To remove the resist, dry and wet methods have been developed with varying advantages and disadvantages. Dry methods typically volatilize and remove the bulk of the resist. One such dry method uses a barrel asher which places the wafer directly in a low frequency or rf plasma. Another dry method uses a downstream asher which forms a plasma away from where the wafer is positioned. However, when a downstream or barrel asher is used alone, a residual amount of resist may remain which necessitates subsequent processing for complete removal. Alternatively, harsher conditions such as higher power and/or temperature may be needed to remove the residual resist.
Past wet methods have employed inorganic and organic solutions. A typical inorganic solution has been 2:1 H2 SO4 /H2 O2 for the silicon industry. However, due to incompatible chemistries, that solution cannot be readily used in III-V compound semiconductors. Organic strippers have often been used in conjunction with megasonics or ultrasonics. However, the accompanying agitation aspect can be detrimental to devices with submicron features and to devices fabricated on III-V semiconductors as they are relatively brittle.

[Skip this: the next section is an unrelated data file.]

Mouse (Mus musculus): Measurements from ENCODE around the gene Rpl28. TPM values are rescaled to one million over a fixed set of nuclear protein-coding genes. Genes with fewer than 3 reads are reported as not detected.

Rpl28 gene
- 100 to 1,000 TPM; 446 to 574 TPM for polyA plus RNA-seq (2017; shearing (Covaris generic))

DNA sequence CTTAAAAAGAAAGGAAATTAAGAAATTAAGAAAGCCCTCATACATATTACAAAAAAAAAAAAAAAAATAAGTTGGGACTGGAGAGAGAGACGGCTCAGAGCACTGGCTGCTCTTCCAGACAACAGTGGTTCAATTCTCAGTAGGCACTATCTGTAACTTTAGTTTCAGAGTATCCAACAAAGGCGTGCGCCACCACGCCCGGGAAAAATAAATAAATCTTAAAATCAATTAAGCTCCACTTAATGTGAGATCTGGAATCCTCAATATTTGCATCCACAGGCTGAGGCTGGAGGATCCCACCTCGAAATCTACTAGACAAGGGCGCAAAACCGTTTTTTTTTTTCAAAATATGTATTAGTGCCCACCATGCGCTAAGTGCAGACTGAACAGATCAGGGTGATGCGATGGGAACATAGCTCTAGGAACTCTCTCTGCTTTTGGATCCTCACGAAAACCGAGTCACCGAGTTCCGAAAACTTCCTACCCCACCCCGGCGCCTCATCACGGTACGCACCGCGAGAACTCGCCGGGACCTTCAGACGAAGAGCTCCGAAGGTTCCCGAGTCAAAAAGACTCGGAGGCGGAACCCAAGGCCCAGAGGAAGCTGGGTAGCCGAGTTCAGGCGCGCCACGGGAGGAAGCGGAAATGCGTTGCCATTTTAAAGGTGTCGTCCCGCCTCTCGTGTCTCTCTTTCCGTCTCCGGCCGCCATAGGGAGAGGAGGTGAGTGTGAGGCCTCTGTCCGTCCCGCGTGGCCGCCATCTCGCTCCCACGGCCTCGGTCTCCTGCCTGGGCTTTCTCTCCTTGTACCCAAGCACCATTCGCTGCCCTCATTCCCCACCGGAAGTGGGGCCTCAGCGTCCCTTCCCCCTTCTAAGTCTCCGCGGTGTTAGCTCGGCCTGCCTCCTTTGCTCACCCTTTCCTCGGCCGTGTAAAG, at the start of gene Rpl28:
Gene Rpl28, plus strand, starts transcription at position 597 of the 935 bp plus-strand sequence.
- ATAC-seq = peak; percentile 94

Apart from the traditional dry and wet methods directed specifically for stripping resist, there have been methods of removing sidewall polymers formed during the etching process. As noted above, and in a related fashion, etching processes may tend to polymerize the surface of the photoresist and thereby harden the resist. U.S. Pat. No. 5,567,271 generally describes an oxygen RIE plasma method for removing oxidized photoresist residue. But that disclosed method is concerned with adding hydrogen as a reducing material in a non-explosive fashion. In the context of removing sidewall polymers on deep etches (i.e., >5 μm), a series of cycles having short etch plasmas followed by oxygen clean plasmas has been used. [J. E. Schramm, "Reactive Ion Etching of Indium-Based Compounds Using Methane/Hydrogen/Argon," Dissertation, University of California, Santa Barbara, p. 67 (1995)]. However, rather than being concerned with mask removal, such method is directed towards minimizing profile degradation.